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Onyá•le ko Earrings
Onyá•le ko Earrings
Onyá•le ko Earrings
Onyá•le ko Earrings
Onyá•le ko Earrings
Onyá•le ko Earrings
Onyá•le ko Earrings
Onyá•le ko Earrings

Onyá•le ko Earrings

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$37.00
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These earrings are designed by Kaluyahawi in collaboration with the Pacha Arts Family. 

We spent many weeks talking about a design that would connect to both our cultures: Oneida and Kichwa. Snakes in particular came up as a misunderstood being with stories that are important to remember. In Andean cosmology, snakes can be a symbol of the cyclical nature of time. 

One side of the earring design represents the Oneida side and the other is the Kichwa side. In this way they connect Northern and Southern Indigenous communities in meaningful ways. Being true to each of our teachings while sharing stories with each other.


Onyá•le ko (the great snake)

Written by Kaluyahawi:

“The story I remember about the great snake is about a little boy who trapped a black snake with rainbow iridescence in a bucket. He kept the snake as a pet and fed it. The snake grew and grew until it couldn’t fit in its buckets anymore. The boy took that snake to a cave and told it to live there. He said he’ll continue to feed the snake. the snake grew larger and needed more meat to eat. The boy grew into a young man and learned how to hunt. Most days he didn’t bring enough food back for the snake. The snake was still getting larger after each meal and said “I’ll make this hunting charm for you, so you can bring me lots of food and deer meat.” The young man took the charm and asked if this will help feed his community too. The snake replied yes.

Over time the snake grew and so did the young man, the snake was outgrowing its cave and was constantly hungry. The young man missed a feeding day, he was busy living and taking care of his community and family; he forgot the snake. That same evening the snake left its den and slithered down to the village. It scared and chased the villagers to the cave. The villagers thought the cave was safe, but it was actually the snakes mouth. The villagers unknowingly walked into the snake’s mouth and were eaten.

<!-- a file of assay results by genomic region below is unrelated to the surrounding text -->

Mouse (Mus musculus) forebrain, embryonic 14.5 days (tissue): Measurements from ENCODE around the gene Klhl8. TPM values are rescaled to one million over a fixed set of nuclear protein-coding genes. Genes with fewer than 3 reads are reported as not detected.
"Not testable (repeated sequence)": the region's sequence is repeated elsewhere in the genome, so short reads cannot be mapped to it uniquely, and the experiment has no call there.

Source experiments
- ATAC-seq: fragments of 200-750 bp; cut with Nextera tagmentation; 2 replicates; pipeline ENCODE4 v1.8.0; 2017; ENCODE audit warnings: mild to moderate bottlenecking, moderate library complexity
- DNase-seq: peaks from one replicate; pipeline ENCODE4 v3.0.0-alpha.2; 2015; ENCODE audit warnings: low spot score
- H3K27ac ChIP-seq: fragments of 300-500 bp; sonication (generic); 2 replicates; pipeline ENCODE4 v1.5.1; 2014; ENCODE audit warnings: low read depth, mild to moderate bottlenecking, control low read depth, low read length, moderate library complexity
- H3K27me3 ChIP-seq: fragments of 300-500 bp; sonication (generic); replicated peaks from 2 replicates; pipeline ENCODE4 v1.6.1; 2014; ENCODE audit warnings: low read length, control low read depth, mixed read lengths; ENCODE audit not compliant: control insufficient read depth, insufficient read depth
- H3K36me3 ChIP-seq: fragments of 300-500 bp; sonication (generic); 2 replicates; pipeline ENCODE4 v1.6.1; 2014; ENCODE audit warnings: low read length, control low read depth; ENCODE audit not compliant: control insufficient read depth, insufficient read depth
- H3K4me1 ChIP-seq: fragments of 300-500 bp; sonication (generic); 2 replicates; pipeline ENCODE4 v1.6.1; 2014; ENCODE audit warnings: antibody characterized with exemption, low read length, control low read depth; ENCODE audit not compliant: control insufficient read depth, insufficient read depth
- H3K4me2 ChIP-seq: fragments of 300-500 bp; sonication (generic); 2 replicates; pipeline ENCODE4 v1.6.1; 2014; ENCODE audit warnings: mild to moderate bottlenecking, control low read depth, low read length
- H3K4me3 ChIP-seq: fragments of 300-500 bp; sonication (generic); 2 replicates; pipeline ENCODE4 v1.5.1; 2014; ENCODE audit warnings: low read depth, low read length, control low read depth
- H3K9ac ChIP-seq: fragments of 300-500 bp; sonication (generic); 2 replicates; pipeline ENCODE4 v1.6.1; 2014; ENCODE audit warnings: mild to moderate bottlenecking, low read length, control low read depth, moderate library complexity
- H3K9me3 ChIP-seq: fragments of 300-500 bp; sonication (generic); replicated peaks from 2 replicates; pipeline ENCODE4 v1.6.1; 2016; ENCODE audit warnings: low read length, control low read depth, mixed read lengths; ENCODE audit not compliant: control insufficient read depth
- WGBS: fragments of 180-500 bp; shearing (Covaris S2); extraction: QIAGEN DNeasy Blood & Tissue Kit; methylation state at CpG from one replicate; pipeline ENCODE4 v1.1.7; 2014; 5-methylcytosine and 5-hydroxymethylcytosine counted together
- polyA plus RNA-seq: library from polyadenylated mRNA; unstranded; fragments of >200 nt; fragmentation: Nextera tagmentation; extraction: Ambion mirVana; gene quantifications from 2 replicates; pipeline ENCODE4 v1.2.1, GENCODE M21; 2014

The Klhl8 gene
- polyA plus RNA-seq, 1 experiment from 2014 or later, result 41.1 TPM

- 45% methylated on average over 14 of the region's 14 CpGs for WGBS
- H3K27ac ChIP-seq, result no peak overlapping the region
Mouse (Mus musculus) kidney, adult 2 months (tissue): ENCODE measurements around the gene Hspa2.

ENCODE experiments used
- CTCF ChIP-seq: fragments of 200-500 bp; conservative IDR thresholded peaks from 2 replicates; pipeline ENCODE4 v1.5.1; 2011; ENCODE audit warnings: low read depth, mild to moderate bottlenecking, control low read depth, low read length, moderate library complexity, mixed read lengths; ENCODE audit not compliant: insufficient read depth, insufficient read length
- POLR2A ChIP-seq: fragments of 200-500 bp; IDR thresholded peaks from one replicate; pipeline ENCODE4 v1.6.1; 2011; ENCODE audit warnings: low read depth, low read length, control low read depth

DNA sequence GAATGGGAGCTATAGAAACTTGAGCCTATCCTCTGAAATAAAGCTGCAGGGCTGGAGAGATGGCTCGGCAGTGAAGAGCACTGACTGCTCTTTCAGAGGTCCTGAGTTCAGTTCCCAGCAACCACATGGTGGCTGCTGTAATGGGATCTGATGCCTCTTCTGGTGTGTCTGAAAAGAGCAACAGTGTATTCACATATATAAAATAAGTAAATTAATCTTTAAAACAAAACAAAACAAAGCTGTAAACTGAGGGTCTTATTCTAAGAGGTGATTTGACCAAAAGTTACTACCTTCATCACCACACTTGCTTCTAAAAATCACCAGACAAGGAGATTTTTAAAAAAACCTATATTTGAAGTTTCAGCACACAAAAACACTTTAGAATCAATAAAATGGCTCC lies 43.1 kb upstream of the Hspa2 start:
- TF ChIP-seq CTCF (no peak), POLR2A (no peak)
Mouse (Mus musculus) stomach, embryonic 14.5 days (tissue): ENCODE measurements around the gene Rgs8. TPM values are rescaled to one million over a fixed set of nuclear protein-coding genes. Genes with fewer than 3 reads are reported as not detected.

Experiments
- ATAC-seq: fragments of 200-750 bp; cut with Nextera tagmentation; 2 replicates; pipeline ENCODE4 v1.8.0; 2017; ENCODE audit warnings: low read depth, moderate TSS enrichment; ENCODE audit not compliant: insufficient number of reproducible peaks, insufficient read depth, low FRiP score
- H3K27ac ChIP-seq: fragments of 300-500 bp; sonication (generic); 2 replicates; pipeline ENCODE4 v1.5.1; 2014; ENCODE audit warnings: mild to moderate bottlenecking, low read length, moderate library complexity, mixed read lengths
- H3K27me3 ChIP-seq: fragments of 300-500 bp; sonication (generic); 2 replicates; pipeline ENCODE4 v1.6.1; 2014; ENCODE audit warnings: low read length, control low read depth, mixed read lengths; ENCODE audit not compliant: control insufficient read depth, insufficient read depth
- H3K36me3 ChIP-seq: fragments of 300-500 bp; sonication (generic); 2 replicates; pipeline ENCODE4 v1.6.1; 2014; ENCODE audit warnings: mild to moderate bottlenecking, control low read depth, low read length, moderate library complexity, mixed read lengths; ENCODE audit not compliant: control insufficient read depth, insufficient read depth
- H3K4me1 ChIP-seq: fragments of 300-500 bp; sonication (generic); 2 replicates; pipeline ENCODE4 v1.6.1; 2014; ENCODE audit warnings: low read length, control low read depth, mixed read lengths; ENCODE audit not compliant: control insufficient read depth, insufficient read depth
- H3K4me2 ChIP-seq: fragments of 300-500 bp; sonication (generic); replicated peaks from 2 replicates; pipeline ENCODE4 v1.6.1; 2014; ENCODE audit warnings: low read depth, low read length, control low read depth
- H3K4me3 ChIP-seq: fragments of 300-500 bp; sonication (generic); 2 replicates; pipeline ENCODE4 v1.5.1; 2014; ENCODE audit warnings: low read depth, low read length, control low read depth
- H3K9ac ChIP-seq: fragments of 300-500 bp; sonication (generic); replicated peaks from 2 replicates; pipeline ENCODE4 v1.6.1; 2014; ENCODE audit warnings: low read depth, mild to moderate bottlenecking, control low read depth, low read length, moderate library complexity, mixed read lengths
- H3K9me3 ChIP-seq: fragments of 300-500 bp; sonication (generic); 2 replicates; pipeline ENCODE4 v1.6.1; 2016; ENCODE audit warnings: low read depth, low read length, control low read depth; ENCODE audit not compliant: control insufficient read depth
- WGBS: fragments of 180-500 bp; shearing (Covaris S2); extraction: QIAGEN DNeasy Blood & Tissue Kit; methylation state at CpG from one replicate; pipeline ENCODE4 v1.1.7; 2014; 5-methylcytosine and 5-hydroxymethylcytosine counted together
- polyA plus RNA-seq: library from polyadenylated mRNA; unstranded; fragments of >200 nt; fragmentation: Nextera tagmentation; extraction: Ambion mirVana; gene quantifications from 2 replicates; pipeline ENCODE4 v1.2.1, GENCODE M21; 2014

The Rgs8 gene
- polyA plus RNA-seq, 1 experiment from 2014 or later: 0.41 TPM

The young man was out hunting and came back to the village. It was partially destroyed because of the panic from the large snake.  He went looking for those villagers and remembered he forgot to feed the snake. He knew the snake did this so he visited it’s den. The snake lay there in the sun sleeping. The young man walked around quietly and heard muffled somber singing coming from the snakes belly. He snuck up on the snake and cut it open while it slept. The snake died and the singing got louder. This young man could see the people sitting there singing, so he started to remove them from the stomach and they didn’t do anything. They stopped singing and sat there, covered in snake innards and had a strange glow to them. 

The man spoke to these people, but they wouldn’t reply. He tried feeding them and they wouldn’t eat. They sat there, still, crying and glowing. Even after being washed, they still had a glow around them. He didn’t know they had died and needed an okiwe ceremony done. he remembered the songs they sang in its stomach and he sang for them. They got up and walked around him while he sang. When he was done, they all disappeared.“

_______________________________

Kaluyahawi Jocelyn Antone.
My art is always changing, like the clouds in the sky and the stars in our galaxy.
Open minded individual, professional creative living with adhd. Self accomplished digital artist, Oneida turtle clan from Oneida nation of the Thames with familial roots in saddle lake Alberta, I currently reside in Six Nations. Self proclaimed language nerd, learning Kanyen’kéha (Mohawk) and Onyota’a:ka (Oneida) languages to create more language resources and translate into digital storytellings.

Learning more about human connections, communication and community, thriving and
growing, I aspire to become a brand and create a positive impact in community through art. I enjoy mutually sharing cultural teachings and stories with open minded people within different communities, one of my passions is learning about different Indigenous cultures and the similarities between our cultures.

 

Materials: Acrylic mirror, Silver plaited findings

Dimensions:

Width (at it's widest): 1.5 inch

Length (Including Hook): 3.5 inches